28 Mar 2012

BioChar and Supper Part 2

Submitted by Mike

This is me pulling the sweet potatoes out of the coalsOur family likes to watch a show called Man, Woman, Wild. I won’t go into great detail on it; you can follow the link for that. In short, it’s about a Man (Husband: former Green Beret from Tennessee) a Woman (Wife: former news anchor woman from the UK) and they put themselves in survival situations. They show off some interesting ways of surviving in the wild and part of that is some rustic ways to cook food.

It was starting to get dark so Tammy went to the house to start supper as I stoked the fire to encourage the last few large logs to burn down. About 15 minutes later, Tammy came out of the house and says “it’s all, you fault for introducing me to Man, Woman, Wild" and "you only have yourself to blame". I thought to myself, "what is she on about?". Then I noticed that she was carrying what I’d soon find out was three sweet potatoes double wrapped in aluminum foil. So, I did what any cave man would do. I dug a hole in the coals, put the potatoes in and covered them with more coals.The bon fire with my make-shift grill in the foreground ...sweet potatoes cooking with no electricity. Awersome!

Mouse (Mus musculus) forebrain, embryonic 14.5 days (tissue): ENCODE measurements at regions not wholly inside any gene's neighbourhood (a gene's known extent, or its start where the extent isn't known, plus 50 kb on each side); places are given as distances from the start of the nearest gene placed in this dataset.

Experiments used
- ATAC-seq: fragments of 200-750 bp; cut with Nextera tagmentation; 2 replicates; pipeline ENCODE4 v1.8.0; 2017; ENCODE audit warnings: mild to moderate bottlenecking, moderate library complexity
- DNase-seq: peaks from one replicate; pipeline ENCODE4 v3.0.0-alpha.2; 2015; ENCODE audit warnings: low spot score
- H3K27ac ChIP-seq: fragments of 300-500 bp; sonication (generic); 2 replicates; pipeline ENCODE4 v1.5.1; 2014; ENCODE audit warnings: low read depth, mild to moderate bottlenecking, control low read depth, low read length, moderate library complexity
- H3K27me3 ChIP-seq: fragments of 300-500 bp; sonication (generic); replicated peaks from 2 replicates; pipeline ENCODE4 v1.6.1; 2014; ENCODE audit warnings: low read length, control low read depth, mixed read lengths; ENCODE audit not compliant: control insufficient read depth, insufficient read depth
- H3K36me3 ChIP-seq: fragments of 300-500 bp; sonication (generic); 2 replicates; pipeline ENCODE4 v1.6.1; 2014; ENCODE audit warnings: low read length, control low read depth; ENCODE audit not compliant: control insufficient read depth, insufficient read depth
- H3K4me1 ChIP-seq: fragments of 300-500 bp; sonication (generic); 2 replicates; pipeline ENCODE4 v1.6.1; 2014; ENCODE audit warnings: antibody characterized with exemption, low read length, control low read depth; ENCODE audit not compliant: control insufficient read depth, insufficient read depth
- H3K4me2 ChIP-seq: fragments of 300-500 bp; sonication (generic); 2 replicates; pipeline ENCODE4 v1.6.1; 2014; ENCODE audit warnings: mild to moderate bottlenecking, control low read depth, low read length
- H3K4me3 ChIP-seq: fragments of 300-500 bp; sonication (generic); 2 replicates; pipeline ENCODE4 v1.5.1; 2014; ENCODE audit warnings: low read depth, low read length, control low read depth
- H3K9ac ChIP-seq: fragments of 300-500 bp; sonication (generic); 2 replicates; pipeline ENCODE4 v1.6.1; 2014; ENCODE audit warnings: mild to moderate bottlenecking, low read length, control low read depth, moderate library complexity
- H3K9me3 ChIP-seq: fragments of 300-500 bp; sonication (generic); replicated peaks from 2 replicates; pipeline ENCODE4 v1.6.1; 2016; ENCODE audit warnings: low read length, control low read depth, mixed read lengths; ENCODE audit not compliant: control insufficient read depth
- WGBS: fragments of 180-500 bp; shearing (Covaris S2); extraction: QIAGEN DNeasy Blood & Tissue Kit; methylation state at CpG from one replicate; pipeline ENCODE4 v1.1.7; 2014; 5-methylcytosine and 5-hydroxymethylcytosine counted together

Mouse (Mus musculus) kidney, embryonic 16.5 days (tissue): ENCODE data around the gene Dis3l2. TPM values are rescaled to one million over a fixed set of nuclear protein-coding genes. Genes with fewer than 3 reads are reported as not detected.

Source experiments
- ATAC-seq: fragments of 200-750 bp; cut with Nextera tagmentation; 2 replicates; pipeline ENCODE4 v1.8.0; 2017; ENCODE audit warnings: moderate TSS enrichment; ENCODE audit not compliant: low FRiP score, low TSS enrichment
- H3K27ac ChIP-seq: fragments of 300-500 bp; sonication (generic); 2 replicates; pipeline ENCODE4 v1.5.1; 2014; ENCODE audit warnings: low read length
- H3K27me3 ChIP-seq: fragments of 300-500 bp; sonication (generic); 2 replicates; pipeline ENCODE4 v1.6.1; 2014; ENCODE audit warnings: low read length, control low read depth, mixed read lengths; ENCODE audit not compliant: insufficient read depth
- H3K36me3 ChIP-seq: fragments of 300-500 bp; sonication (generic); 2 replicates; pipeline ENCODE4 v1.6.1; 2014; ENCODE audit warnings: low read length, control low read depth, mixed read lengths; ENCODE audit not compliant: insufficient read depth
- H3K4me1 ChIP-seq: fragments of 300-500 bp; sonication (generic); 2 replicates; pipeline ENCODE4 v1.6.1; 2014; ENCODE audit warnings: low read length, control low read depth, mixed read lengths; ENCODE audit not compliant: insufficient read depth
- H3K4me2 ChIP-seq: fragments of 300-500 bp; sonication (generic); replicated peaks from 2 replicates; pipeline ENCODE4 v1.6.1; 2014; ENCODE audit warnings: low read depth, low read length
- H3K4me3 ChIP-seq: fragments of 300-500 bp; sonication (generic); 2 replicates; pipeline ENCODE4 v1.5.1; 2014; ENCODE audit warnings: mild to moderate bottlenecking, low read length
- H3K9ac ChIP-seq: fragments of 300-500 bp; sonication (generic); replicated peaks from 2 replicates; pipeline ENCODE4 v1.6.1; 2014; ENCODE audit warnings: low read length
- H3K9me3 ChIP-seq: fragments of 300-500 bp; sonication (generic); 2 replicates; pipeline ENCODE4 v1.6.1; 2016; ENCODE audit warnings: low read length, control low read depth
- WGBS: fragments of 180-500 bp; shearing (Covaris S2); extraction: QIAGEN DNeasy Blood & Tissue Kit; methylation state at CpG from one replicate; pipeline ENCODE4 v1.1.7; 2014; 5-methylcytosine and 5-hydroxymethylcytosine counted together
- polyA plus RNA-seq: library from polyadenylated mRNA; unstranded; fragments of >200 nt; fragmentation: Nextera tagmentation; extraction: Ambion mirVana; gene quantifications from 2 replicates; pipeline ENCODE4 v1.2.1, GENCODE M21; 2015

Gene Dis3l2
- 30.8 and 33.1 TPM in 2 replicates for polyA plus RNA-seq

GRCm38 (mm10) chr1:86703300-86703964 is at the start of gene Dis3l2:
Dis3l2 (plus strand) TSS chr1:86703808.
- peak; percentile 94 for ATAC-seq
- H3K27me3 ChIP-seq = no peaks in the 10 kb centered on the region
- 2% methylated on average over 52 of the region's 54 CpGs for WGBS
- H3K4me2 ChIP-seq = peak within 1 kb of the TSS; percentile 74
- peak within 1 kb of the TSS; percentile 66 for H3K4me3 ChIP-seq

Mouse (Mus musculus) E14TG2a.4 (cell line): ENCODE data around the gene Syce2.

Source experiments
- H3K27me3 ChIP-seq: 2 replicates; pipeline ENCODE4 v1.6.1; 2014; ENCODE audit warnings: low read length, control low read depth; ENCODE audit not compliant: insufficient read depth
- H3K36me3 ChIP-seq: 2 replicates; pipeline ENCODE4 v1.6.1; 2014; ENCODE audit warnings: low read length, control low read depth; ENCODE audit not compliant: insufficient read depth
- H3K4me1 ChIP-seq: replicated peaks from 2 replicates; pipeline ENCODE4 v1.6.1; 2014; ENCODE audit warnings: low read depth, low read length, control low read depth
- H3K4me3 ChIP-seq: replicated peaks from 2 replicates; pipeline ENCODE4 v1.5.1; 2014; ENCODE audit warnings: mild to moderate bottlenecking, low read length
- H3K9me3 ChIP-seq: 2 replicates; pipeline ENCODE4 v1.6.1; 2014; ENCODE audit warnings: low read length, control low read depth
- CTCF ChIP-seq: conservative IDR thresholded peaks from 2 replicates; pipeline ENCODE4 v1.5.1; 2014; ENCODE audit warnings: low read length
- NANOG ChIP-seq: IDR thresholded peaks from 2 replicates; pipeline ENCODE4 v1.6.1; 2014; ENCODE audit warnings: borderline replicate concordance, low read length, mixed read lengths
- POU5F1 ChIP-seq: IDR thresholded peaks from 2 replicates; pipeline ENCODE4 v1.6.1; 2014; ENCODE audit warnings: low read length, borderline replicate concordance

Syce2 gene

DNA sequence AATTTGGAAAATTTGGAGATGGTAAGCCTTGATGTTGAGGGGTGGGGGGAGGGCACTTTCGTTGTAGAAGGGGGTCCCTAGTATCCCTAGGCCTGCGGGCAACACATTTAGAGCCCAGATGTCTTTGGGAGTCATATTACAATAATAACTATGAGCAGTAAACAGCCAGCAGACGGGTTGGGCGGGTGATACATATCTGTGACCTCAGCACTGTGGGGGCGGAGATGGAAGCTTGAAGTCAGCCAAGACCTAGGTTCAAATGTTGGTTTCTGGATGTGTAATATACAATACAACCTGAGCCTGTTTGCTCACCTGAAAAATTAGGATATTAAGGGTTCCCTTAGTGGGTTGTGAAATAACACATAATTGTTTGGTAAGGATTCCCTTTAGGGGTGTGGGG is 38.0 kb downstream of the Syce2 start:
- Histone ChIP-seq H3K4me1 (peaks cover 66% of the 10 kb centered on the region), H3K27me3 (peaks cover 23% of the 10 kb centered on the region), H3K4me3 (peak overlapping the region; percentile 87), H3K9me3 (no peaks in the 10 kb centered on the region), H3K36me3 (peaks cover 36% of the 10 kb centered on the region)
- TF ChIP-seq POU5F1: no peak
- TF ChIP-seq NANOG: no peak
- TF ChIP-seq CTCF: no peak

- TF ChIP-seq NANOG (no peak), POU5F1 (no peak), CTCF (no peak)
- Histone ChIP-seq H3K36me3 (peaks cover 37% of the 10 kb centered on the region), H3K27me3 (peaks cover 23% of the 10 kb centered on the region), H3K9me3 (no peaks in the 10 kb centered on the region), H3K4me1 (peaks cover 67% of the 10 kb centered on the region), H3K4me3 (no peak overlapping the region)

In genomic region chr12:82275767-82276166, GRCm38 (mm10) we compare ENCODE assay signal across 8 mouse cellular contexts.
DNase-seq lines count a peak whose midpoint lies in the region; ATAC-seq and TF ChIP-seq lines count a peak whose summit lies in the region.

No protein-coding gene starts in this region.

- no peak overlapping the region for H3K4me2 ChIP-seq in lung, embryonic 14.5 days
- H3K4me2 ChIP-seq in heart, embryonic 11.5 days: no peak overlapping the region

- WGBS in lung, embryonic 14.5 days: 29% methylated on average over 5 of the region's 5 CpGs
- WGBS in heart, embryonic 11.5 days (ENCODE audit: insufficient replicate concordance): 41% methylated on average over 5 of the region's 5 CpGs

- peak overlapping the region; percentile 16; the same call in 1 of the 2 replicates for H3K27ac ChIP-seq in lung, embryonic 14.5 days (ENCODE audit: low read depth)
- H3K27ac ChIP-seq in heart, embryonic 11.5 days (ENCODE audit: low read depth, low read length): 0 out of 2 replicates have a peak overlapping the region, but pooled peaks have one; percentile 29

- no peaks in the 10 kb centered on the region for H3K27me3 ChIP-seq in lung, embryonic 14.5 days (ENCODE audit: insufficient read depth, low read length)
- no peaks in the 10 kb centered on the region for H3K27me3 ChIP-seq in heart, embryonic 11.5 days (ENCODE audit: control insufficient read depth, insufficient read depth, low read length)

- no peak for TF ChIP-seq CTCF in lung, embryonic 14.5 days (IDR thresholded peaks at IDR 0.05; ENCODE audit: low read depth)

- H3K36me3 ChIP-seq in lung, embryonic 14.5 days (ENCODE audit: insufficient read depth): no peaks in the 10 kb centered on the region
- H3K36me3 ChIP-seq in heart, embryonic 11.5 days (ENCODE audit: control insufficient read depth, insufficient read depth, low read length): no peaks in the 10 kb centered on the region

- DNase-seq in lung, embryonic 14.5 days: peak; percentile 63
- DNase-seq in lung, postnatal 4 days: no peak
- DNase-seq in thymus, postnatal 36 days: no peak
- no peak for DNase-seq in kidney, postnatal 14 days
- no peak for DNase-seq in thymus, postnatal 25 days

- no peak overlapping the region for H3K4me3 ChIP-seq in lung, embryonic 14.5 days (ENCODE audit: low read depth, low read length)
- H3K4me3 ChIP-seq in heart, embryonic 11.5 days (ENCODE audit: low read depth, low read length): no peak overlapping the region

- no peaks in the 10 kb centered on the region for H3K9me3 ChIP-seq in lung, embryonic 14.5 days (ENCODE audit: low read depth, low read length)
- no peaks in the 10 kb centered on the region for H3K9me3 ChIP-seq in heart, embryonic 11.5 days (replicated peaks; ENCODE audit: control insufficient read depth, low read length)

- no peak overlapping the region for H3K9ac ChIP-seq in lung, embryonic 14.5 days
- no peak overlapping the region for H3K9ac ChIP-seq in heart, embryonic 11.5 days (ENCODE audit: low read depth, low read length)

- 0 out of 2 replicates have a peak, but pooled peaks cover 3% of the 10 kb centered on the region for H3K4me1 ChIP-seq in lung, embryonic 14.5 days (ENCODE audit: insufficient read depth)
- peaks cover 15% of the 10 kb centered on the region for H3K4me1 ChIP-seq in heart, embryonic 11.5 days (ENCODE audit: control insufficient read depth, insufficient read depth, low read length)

Later, Tammy says "It's a shame that we can't cook the franks on the fire too." (He he he. Never say "can't" when I'm hungry. ) I found a couple of cinder blocks and a couple of plates off of an old grill. I put them to together and made an impromtu fire pit. Mmmmmm. All beef franks cooked over an open fire. Awesome! ...unfortuantely, a storm came up and we had to scramble to put the fire out and get back inside. I got soaked putting the fire out. Even though it was raining, the wind was blowing the fire everywhere and we do live in the woods so the fire had to be drowned. Tammy took the franks (and one patty) inside to finish cooking.

In the end, much wood was burnt, charcoal was made, the soil was fed, franks were cooked (and eaten) and the sweet poatatoes were perfect.

(Sweet potatoes, double wrapped in aluminium foil, burried in hot coals for 40 minutes)